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**Tests of Significance and Measures of Association**

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Definitons Test of Significance – Given a random sample drawn from a population, a test of significance is a formal test evaluating the probability that an event or statistical result based on the sample could have happened by random chance. With most tests of significance we look for low p-values. The lower the p- value, the lower the probability that the event or result could have happened by random chance. What a p-value tells us is that “1-the p-value” percent of the possible samples we could have drawn from the population would contain our estimate.

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**Null and Alternative Hypotheses**

Null hypothesis – Often labeled H0. One perspective: an estimated result is due to random sampling error. A statement that the estimated parameter or parameter difference is random in the population. Null hypothesis – Another perspective is that the estimated result is consistent with some externally imposed value, say due to theory or prior research. Alternative hypothesis – Often labeled Ha. Your estimated result. If we are to have confidence in an estimated result, then we need evidence that the result could not have resulted from random chance.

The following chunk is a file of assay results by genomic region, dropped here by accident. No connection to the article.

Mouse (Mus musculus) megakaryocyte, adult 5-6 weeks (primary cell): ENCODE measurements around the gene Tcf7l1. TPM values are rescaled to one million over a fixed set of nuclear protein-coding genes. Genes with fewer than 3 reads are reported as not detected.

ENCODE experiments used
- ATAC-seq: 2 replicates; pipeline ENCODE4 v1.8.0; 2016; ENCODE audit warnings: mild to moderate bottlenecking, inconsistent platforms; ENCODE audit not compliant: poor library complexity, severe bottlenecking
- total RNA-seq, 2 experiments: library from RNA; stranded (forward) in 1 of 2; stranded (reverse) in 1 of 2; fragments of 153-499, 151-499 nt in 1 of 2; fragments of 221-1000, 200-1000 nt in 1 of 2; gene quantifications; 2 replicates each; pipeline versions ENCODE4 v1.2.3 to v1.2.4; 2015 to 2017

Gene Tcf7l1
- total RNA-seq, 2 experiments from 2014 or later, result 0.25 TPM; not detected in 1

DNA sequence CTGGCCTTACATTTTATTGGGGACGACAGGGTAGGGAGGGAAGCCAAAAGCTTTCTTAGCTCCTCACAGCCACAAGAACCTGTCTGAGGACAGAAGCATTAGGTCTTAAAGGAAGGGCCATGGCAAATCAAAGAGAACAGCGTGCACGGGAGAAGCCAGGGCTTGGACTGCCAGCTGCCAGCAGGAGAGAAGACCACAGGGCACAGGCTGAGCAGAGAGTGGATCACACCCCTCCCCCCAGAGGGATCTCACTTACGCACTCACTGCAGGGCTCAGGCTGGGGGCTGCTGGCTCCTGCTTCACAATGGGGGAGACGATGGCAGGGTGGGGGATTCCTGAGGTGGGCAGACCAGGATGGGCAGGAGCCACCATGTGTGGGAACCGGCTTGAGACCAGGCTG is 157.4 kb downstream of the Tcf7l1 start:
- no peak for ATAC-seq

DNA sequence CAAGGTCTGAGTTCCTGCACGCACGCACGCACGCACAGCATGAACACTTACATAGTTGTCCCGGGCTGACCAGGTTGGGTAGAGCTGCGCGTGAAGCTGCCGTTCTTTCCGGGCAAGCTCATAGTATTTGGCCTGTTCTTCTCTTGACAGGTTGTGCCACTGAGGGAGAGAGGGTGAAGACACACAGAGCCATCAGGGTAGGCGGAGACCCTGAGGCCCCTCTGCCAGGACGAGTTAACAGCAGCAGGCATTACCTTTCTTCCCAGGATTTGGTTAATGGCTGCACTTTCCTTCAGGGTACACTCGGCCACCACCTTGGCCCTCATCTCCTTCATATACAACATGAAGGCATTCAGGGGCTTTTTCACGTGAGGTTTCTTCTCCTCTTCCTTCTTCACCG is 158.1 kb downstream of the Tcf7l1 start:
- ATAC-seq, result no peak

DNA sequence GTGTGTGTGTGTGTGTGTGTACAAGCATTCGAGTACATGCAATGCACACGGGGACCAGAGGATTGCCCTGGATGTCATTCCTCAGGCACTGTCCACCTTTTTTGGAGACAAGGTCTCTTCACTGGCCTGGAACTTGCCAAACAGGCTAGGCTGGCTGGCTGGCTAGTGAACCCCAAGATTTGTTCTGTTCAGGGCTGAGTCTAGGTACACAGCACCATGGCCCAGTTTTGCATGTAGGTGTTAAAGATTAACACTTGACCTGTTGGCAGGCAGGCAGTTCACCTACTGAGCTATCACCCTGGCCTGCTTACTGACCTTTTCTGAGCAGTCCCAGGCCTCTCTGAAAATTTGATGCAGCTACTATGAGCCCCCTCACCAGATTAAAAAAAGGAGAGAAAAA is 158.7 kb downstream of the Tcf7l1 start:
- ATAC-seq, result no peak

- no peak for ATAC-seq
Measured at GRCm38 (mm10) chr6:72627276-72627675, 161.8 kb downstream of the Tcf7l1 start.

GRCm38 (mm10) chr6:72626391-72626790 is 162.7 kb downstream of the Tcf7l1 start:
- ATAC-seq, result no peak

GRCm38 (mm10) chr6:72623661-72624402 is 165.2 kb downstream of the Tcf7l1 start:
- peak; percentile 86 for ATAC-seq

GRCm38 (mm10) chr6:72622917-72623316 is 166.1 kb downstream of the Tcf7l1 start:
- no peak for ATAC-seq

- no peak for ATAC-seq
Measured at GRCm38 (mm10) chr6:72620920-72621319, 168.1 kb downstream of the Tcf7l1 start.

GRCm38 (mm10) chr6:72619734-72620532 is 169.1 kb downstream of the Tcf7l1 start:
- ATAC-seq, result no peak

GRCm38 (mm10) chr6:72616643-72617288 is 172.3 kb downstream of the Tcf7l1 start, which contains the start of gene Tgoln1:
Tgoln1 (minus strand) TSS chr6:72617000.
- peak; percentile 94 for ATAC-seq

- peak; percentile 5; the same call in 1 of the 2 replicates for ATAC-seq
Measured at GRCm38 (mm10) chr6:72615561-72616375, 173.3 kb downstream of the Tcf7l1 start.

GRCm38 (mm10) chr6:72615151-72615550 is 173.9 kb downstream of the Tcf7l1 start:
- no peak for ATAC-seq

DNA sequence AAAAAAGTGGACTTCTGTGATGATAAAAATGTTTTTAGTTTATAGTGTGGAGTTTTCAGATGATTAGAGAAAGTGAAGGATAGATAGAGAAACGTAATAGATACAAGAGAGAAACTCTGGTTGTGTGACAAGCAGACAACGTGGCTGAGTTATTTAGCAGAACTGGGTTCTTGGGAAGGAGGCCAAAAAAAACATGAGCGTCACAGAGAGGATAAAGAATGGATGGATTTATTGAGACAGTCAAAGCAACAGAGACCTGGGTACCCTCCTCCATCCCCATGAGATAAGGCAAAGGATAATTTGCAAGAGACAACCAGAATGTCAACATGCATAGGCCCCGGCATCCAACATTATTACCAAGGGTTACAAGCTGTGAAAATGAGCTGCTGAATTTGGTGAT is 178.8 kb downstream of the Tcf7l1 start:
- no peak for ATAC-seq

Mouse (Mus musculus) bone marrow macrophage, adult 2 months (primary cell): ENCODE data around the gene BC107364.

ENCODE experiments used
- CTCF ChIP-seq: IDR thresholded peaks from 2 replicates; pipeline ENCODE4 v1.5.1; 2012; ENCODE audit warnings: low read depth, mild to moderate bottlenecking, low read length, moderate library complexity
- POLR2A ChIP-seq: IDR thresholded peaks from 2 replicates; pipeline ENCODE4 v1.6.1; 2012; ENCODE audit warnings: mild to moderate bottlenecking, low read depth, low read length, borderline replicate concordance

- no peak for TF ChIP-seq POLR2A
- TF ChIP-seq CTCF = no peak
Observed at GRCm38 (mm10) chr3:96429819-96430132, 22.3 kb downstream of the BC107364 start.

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**In inferring from a sample to a population, we can be wrong in either of two ways.**

False rejection error. Falsely rejecting a true null hypothesis. This type of error is usually called Type I Error. Here the researcher concludes there is a relationship in the population, when there is actually none. False acceptance error. Falsely accepting a false null hypothesis. This type of error is usually called Type II Error. Here the researcher concludes there is no relationship in the population, when there actually is one. Which type of error is worse (if you don’t want to mislead science)? Type I error is worse. Why? Consider the following graph as a way of organizing your thoughts on Type I and II error.

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**Comparing the Means of Two Groups**